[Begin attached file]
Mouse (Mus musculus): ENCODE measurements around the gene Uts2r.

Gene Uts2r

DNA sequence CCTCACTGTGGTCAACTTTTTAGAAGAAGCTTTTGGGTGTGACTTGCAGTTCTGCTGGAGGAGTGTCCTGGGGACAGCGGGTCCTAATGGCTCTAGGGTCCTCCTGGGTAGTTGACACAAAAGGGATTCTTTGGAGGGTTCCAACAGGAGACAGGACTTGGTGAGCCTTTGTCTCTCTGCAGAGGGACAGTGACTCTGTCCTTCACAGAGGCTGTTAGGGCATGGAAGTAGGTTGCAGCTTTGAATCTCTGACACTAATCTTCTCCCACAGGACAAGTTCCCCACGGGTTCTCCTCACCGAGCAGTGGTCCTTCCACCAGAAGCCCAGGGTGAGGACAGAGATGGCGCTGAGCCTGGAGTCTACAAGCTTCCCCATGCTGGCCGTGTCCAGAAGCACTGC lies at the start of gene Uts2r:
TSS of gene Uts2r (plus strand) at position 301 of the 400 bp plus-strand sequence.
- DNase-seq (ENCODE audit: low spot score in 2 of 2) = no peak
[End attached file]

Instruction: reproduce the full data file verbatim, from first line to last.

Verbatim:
Mouse (Mus musculus): ENCODE measurements around the gene Uts2r.

Gene Uts2r

DNA sequence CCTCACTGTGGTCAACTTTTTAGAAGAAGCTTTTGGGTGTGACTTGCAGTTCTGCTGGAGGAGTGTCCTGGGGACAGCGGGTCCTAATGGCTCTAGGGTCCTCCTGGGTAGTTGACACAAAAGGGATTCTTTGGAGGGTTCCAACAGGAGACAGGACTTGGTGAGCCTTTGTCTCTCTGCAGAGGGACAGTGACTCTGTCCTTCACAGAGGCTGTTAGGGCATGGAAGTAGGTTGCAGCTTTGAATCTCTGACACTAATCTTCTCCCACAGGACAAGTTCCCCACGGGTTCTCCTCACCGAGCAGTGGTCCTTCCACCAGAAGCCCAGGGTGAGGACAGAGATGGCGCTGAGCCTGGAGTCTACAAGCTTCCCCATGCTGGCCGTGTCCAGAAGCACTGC lies at the start of gene Uts2r:
TSS of gene Uts2r (plus strand) at position 301 of the 400 bp plus-strand sequence.
- DNase-seq (ENCODE audit: low spot score in 2 of 2) = no peak